The problem I have with Yoder at this point is that as Yoder's influence grows and spreads among left-wing Evangelicals and liberal Protestants alike, the theology that emerges from those who are influenced by him is, all too often, individualistic and privatized. For example, many (most) of those influenced by Yoder are acquiescing in the redefinition of marriage by the State.
Now, the Evangelical Left, which is influenced by Yoder, will jump all over me at this point and angrily deny my charge on the basis that they have embraced a socialist ideology which they see as communal. In their account, it is the conservative Evangelicals who are buying into modernity by accepting the marginalized place the church is afforded in late modernity. They are different because they proclaim peace and justice and concern for the poor expressed in welfare statism or democratic socialism.
But what if socialism and the liberal democratic state are simply parodies of true community? What if, as Alasdair MacIntrye recognized, they mask a deep individualism at their roots which is more modern than Christian? Suppose we apply an Augustinian analysis to the modern welfare state. Should we not conclude that the modern state is - precisely to the extent that it privatizes Christianity - deeply idolatrous and pagan?
In the light of these musings, listen to Stanley Hauerwas' comments on Defending Constantine.
It seems to me that what Leithart sometimes calls the "desacrificing" of the Empire, and other times the "baptism" of the Empire, could also be called the "conversion of the Empire." But misunderstanding lurks at every turn here. This "conversion" is the renouncing of idolatry by the Empire, not the turning of the Roman State into the Church. When the State becomes a Church we have a deformation of Christendom. Rather, what happens when the Roman State ceases sacrificing to the gods is that it becomes secular (i.e. belonging to this age between the two comings of Christ, destined to pass away at the end of the age).
Leithart does not think his disavowal of pacifism means he has to reject Yoder's contention that Jesus has a politics. In order to defend his own understanding of the politics of Jesus, he introduces a theme I can only hope he will develop in the future: his defense of Constantine turns on his claim that as a Christian, Constantine ended the Roman sacrificial system. Accordingly Constantine "desacrificed" the Roman political order because he understood that Jesus was the end of sacrifice. The church, for Augustine, is the embodiment of Christ's sacrifice, and this creates a new political reality necessary to keep the state appropriately modest.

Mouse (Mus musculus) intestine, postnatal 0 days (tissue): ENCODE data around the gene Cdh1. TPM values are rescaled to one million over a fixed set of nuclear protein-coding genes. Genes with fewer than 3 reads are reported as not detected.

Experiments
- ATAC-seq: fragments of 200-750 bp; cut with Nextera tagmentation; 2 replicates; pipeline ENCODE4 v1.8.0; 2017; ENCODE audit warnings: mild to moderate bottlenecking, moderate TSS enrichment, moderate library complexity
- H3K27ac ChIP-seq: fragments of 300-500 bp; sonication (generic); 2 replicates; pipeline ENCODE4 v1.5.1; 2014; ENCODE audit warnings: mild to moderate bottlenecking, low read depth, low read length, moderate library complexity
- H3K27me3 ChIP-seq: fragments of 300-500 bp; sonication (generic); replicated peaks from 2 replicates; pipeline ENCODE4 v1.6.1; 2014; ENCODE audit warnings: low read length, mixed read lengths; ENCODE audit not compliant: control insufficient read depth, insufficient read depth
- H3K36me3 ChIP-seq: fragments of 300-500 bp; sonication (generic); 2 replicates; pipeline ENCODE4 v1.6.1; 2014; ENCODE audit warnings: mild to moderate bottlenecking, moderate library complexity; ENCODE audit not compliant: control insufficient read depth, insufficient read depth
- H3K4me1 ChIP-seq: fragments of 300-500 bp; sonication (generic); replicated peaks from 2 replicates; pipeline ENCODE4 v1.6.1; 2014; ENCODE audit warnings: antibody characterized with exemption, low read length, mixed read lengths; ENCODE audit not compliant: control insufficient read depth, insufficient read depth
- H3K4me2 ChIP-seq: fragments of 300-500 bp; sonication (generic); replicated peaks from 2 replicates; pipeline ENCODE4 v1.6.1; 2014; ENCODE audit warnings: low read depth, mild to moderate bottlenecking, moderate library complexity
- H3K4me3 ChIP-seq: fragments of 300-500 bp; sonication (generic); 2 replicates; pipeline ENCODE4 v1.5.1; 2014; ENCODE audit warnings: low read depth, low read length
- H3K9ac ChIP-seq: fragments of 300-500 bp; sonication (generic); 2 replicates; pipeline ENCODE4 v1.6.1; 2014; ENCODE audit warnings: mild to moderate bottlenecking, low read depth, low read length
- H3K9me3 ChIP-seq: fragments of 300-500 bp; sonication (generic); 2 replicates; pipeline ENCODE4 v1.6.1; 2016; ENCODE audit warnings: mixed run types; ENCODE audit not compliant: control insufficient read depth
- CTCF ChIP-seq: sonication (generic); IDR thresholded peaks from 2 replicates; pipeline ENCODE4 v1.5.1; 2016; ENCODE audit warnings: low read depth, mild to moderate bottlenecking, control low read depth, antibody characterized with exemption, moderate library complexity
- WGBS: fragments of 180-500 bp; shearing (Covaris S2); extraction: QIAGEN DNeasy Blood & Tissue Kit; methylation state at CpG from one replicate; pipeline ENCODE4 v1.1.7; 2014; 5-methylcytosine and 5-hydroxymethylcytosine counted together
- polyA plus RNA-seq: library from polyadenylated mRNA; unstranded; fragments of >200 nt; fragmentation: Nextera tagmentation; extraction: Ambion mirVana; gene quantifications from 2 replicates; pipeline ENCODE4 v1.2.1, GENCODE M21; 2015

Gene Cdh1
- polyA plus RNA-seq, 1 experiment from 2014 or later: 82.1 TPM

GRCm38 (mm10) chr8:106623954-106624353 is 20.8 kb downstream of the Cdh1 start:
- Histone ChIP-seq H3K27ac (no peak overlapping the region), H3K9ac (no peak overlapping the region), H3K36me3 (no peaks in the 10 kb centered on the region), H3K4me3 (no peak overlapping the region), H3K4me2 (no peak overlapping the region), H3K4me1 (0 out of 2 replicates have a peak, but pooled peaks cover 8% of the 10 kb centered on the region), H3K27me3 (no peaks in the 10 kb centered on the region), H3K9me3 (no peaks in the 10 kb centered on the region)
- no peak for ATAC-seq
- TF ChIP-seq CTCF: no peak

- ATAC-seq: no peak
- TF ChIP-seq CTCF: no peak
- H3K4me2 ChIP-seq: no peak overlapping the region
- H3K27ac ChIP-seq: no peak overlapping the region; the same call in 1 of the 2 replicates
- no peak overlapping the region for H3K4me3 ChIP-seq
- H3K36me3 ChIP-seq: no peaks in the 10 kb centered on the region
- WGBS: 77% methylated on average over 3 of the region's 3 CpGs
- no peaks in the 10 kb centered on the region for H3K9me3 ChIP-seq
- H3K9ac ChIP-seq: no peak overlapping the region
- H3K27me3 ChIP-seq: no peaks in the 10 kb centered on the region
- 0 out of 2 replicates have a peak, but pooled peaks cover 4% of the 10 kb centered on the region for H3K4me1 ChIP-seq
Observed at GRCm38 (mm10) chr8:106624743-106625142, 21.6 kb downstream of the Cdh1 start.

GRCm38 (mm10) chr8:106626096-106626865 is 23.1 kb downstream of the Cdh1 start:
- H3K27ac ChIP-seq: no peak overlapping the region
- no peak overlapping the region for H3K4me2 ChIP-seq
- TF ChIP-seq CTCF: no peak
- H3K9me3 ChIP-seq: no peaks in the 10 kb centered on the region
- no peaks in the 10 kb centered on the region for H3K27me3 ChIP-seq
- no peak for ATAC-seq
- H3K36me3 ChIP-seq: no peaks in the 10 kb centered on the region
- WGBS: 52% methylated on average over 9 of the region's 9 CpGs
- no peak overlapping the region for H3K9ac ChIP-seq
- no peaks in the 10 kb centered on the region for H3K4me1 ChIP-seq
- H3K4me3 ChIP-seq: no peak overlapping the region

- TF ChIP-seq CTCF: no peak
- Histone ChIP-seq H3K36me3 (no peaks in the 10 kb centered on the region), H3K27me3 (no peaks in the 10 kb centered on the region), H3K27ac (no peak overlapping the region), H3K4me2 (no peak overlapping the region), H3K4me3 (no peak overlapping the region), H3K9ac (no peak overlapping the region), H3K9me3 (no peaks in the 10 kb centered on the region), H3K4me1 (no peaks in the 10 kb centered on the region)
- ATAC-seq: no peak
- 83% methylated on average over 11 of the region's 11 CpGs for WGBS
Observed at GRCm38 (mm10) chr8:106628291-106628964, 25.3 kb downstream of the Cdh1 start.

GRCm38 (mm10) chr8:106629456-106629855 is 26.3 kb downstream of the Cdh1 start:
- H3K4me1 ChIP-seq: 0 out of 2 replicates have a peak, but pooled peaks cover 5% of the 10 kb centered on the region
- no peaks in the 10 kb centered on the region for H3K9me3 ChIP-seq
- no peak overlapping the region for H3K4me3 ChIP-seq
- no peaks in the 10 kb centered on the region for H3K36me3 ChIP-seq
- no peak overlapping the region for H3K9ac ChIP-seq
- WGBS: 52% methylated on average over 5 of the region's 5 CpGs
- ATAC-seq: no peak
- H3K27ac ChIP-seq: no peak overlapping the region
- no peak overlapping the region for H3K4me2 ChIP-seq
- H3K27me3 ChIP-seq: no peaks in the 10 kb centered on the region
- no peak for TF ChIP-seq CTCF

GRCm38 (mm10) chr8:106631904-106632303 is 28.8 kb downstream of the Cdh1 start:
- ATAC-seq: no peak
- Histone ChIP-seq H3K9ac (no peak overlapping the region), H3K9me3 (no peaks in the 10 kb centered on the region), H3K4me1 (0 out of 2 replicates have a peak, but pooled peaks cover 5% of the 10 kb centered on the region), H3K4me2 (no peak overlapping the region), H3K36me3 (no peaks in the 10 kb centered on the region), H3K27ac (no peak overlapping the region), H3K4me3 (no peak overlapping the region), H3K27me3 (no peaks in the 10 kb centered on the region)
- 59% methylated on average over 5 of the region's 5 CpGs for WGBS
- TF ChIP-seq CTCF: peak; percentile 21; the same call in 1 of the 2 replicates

Implicit in the ceasing of sacrifice is the recognition of the Church as an alternative polity, a community which proclaims the sacrificial death of Jesus Christ as the call to worship the True God alone through the sacrifice of Christ and therefore to cease from sacrificing to the gods. Yet, in recognizing the Lordship of Christ, the State does not become a Christian State in the sense of the Church taking over the State; instead the State recognizes the existence and legitimacy of an alien polity within its territory - the Church. The Church is the embodiment of true religion so the State no longer has to be religion in and of itself. It is Christian precisely by being secular.
The Church is the node at which Christendom connects to Divine Revelation and therefore its preaching of God's will has authority for all within Christendom including rulers. But rulers still rule according to prudence and are justified in making space within Christendom for dissenters (Jews, pagans, Muslims, atheists). This is where tolerance came from historically. The Church proclaims moral truth; rulers practice statecraft. We have two sources of authority in society, not just one. Neither the Church leaders or the political leaders are all-powerful.